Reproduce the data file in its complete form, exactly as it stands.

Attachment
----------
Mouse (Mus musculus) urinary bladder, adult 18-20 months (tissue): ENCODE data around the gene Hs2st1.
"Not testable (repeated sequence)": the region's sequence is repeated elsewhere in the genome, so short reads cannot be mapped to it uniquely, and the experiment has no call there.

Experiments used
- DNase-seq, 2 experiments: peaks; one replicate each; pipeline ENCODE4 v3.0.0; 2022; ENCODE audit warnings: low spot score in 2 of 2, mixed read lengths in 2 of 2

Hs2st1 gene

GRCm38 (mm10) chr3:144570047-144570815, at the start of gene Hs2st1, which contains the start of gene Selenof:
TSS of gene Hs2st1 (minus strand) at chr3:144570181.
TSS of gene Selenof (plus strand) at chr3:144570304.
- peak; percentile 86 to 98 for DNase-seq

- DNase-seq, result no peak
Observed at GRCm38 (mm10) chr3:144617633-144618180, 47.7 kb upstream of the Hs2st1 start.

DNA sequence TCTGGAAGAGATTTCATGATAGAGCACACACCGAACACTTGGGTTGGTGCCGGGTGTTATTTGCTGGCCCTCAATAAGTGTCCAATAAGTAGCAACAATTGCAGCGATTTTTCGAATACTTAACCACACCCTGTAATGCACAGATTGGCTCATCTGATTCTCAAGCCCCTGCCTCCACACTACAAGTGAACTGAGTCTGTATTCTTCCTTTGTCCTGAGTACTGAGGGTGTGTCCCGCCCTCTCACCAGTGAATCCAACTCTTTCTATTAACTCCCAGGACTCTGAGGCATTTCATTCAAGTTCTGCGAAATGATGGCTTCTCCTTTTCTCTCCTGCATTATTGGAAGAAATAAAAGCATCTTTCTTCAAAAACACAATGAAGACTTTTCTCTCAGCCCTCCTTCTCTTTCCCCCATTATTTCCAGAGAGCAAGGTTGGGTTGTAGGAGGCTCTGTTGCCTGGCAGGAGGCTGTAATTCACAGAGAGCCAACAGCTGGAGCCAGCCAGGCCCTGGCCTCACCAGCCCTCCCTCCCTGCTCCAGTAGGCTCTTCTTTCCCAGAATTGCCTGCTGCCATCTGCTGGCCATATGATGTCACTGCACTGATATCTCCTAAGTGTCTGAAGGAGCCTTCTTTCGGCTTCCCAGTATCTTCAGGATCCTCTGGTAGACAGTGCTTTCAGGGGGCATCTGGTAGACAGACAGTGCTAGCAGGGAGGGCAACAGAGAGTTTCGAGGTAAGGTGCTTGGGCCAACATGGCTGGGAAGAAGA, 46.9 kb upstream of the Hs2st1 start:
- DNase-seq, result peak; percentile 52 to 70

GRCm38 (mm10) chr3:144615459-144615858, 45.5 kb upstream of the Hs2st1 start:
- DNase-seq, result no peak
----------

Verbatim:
Mouse (Mus musculus) urinary bladder, adult 18-20 months (tissue): ENCODE data around the gene Hs2st1.
"Not testable (repeated sequence)": the region's sequence is repeated elsewhere in the genome, so short reads cannot be mapped to it uniquely, and the experiment has no call there.

Experiments used
- DNase-seq, 2 experiments: peaks; one replicate each; pipeline ENCODE4 v3.0.0; 2022; ENCODE audit warnings: low spot score in 2 of 2, mixed read lengths in 2 of 2

Hs2st1 gene

GRCm38 (mm10) chr3:144570047-144570815, at the start of gene Hs2st1, which contains the start of gene Selenof:
TSS of gene Hs2st1 (minus strand) at chr3:144570181.
TSS of gene Selenof (plus strand) at chr3:144570304.
- peak; percentile 86 to 98 for DNase-seq

- DNase-seq, result no peak
Observed at GRCm38 (mm10) chr3:144617633-144618180, 47.7 kb upstream of the Hs2st1 start.

DNA sequence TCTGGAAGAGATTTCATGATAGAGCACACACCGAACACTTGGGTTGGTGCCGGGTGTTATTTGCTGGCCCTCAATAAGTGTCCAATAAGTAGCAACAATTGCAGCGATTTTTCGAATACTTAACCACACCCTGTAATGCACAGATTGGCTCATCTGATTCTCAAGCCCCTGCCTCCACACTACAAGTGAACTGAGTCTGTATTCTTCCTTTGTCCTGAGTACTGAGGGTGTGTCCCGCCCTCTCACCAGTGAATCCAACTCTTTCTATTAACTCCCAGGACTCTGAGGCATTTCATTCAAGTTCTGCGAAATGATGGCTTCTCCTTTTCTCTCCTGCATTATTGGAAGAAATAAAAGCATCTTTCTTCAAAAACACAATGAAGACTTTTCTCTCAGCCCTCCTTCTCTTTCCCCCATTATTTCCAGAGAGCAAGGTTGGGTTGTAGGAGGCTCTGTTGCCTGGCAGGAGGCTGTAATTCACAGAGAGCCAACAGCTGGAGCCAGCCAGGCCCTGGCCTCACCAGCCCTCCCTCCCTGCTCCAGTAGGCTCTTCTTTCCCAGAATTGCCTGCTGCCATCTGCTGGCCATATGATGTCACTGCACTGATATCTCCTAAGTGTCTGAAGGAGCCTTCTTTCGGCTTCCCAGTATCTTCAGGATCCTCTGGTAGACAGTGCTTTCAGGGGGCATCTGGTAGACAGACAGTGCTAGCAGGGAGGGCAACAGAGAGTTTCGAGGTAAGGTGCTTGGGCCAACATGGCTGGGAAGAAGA, 46.9 kb upstream of the Hs2st1 start:
- DNase-seq, result peak; percentile 52 to 70

GRCm38 (mm10) chr3:144615459-144615858, 45.5 kb upstream of the Hs2st1 start:
- DNase-seq, result no peak